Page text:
Refocus on the Company’s Vision
During times of layoff crisis, having remaining staff, management, and leadership come together and refocus can be very helpful. A layoff brings many changes and restructuring for a company. Taking time to refocus on the company’s vision and what leadership (and employees) would like to see moving forward is helpful for everyone and gives people a positive goal to work on. A company’s vision can greatly impact company culture. To understand more about what company culture is and its effects, read here.
Involve Employees in Setting New Goals/Priorities
Along with refocusing the company’s vision, involving employees in setting new goals and priorities is a great motivator. Meeting frequently and having surveys/Q&A sessions where employees can voice their opinions helps them feel heard and valued. The remaining employees can help give beneficial ideas for improving the company moving forward. Allowing remaining staff to provide ideas is also an excellent time for employees to set career goals.
Post-layoff is an excellent time for any restructuring of roles and ensuring everyone is on the same page regarding what their job entails. The remaining employees may feel nervous about whether their job is safe, so letting them know precisely what is expected of them is a crucial step in helping them feel secure.
5 Tips For Employee Retention
Not only are remaining staff members worried after layoffs, but leaders and human resources can also be concerned about employee retention post-layoff. Focusing on employee retention is another crucial step for leaders after a large layoff. Here are five tips leaders and HR personnel can take:
Encourage Positive and Effective Management
Help team leads and management stay positive with employees during this time. This means that management will need to be provided with time and tools to help support their employees while avoiding burnout themselves.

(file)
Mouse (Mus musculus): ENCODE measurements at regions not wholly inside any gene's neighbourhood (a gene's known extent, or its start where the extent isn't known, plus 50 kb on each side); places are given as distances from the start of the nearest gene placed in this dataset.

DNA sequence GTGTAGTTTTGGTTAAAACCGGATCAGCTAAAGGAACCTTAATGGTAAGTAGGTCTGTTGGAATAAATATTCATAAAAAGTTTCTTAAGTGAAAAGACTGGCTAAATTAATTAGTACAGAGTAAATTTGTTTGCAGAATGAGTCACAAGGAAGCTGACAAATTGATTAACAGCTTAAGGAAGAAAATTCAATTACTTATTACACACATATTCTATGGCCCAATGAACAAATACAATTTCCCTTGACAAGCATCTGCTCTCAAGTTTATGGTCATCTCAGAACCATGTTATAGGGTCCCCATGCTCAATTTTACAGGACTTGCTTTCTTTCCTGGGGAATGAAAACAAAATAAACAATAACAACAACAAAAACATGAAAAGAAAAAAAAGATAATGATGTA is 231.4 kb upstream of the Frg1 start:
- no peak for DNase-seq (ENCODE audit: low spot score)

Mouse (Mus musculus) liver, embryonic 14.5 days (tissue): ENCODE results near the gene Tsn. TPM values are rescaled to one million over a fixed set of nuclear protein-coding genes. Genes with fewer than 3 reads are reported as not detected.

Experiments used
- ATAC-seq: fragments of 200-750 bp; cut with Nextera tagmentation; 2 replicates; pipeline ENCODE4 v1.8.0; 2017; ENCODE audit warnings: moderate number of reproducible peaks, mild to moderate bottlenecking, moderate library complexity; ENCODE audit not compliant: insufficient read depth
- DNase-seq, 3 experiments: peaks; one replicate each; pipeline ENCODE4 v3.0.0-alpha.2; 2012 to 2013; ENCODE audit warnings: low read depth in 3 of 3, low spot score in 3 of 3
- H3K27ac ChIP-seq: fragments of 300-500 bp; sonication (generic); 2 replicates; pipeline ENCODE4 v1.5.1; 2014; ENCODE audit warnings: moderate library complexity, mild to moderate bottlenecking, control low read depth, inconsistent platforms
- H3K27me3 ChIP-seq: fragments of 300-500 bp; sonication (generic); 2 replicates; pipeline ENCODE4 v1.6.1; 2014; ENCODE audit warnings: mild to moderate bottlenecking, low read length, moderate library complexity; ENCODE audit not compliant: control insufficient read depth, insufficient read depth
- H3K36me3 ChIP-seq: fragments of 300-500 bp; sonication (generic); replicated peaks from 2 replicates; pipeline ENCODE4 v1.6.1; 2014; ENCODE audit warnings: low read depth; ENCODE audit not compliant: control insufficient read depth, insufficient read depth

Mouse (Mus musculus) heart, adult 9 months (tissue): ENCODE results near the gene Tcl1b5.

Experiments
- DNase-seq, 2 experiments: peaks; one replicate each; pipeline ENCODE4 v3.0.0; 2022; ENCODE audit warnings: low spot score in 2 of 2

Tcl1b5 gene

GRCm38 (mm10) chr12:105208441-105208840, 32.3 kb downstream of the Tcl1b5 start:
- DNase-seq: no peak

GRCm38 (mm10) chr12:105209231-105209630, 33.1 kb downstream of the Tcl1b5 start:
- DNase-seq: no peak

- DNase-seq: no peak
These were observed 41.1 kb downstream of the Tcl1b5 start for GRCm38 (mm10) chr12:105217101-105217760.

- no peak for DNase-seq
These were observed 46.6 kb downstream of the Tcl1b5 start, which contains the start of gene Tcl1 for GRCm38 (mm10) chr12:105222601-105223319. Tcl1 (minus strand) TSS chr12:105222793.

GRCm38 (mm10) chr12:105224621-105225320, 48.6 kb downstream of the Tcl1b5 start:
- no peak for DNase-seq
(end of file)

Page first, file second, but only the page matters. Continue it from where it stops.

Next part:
Focus on Benefits Aside From Pay
While a paycheck is a very motivating factor for employees to stay, other benefits of the job are also vital. Employees who work in a positive work environment, where they may be offered different incentives (an at-work gym, good break times, paid lunches occasionally, etc.), are more likely to want to stay at the company.
Prevent Employee Burnout
Remaining staff members may feel a larger workload post-layoff; this is the time to ensure that everyone is taking breaks and personal time as needed to prevent burnout. Encourage employees to take lunches, breaks, and a personal day here and there.
Take Action on Employee Feedback
If employees are giving feedback, companies need to take action on these suggestions. This does not mean that each suggestion needs to be enforced, but management and team leads can at least address the suggestion, so employees feel heard.
Exercise “Stay” Interviews
A stay interview is between management (or possibly human resources) and employees to review multiple points of interest. These points could include the following:
- What do you enjoy about your job?
- What is a goal you’re currently working on?
- How can management help you achieve this goal?
- What is something that the company can work on?
- What is something management can work on?
- What are some challenges you are facing with your current job?
Conducting stay interviews helps management understand employees’ perspectives and struggles and allows the employees to feel valued and heard. This also helps management and team leads best utilize employee talents.
Read this article if you want to learn more tips for employee retention.
Layoffs are brutal on everyone, but it doesn’t have to be the end all for your company. Following a plan and focusing on the future can motivate remaining employees and restore their trust in the company. To learn more about how to improve morale after layoffs, check out this article. Additionally, read here for seven epic layoff failures and learn more about avoiding issues during layoffs and company restructuring. Hopefully with these tips and careful planning, leaders can help motivate employees after layoffs.